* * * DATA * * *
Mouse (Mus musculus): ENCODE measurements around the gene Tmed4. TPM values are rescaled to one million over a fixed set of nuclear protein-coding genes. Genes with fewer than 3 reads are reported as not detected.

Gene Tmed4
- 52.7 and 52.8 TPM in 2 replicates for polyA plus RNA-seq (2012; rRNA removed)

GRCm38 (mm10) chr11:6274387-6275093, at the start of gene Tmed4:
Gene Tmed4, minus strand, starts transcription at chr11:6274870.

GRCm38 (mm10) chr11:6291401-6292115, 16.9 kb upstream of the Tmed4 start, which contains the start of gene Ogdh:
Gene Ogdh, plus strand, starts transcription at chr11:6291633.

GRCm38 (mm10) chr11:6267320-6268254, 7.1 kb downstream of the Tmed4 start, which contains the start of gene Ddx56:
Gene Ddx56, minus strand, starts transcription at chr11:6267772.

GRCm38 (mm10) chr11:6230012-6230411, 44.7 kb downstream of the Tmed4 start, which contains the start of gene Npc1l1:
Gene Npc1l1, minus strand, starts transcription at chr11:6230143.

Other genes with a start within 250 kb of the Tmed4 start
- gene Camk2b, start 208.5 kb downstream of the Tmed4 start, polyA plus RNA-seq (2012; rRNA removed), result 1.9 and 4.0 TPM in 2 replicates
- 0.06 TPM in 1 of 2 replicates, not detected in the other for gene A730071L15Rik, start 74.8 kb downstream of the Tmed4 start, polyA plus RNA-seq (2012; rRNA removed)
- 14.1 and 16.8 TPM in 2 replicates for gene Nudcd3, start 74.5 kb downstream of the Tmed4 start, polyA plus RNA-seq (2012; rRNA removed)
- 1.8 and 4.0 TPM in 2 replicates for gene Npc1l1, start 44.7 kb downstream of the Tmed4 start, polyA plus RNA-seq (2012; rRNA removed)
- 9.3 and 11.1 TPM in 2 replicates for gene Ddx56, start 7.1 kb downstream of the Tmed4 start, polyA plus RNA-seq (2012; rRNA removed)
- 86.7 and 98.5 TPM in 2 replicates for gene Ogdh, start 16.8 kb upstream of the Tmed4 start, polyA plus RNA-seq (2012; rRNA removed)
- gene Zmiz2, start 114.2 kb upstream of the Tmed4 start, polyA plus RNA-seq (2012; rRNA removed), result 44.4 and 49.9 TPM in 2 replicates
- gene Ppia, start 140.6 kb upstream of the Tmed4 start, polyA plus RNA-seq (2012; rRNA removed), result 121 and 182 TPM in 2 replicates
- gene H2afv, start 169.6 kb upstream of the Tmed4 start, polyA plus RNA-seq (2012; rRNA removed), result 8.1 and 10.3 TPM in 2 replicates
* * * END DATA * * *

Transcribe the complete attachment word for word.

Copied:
Mouse (Mus musculus): ENCODE measurements around the gene Tmed4. TPM values are rescaled to one million over a fixed set of nuclear protein-coding genes. Genes with fewer than 3 reads are reported as not detected.

Gene Tmed4
- 52.7 and 52.8 TPM in 2 replicates for polyA plus RNA-seq (2012; rRNA removed)

GRCm38 (mm10) chr11:6274387-6275093, at the start of gene Tmed4:
Gene Tmed4, minus strand, starts transcription at chr11:6274870.

GRCm38 (mm10) chr11:6291401-6292115, 16.9 kb upstream of the Tmed4 start, which contains the start of gene Ogdh:
Gene Ogdh, plus strand, starts transcription at chr11:6291633.

GRCm38 (mm10) chr11:6267320-6268254, 7.1 kb downstream of the Tmed4 start, which contains the start of gene Ddx56:
Gene Ddx56, minus strand, starts transcription at chr11:6267772.

GRCm38 (mm10) chr11:6230012-6230411, 44.7 kb downstream of the Tmed4 start, which contains the start of gene Npc1l1:
Gene Npc1l1, minus strand, starts transcription at chr11:6230143.

Other genes with a start within 250 kb of the Tmed4 start
- gene Camk2b, start 208.5 kb downstream of the Tmed4 start, polyA plus RNA-seq (2012; rRNA removed), result 1.9 and 4.0 TPM in 2 replicates
- 0.06 TPM in 1 of 2 replicates, not detected in the other for gene A730071L15Rik, start 74.8 kb downstream of the Tmed4 start, polyA plus RNA-seq (2012; rRNA removed)
- 14.1 and 16.8 TPM in 2 replicates for gene Nudcd3, start 74.5 kb downstream of the Tmed4 start, polyA plus RNA-seq (2012; rRNA removed)
- 1.8 and 4.0 TPM in 2 replicates for gene Npc1l1, start 44.7 kb downstream of the Tmed4 start, polyA plus RNA-seq (2012; rRNA removed)
- 9.3 and 11.1 TPM in 2 replicates for gene Ddx56, start 7.1 kb downstream of the Tmed4 start, polyA plus RNA-seq (2012; rRNA removed)
- 86.7 and 98.5 TPM in 2 replicates for gene Ogdh, start 16.8 kb upstream of the Tmed4 start, polyA plus RNA-seq (2012; rRNA removed)
- gene Zmiz2, start 114.2 kb upstream of the Tmed4 start, polyA plus RNA-seq (2012; rRNA removed), result 44.4 and 49.9 TPM in 2 replicates
- gene Ppia, start 140.6 kb upstream of the Tmed4 start, polyA plus RNA-seq (2012; rRNA removed), result 121 and 182 TPM in 2 replicates
- gene H2afv, start 169.6 kb upstream of the Tmed4 start, polyA plus RNA-seq (2012; rRNA removed), result 8.1 and 10.3 TPM in 2 replicates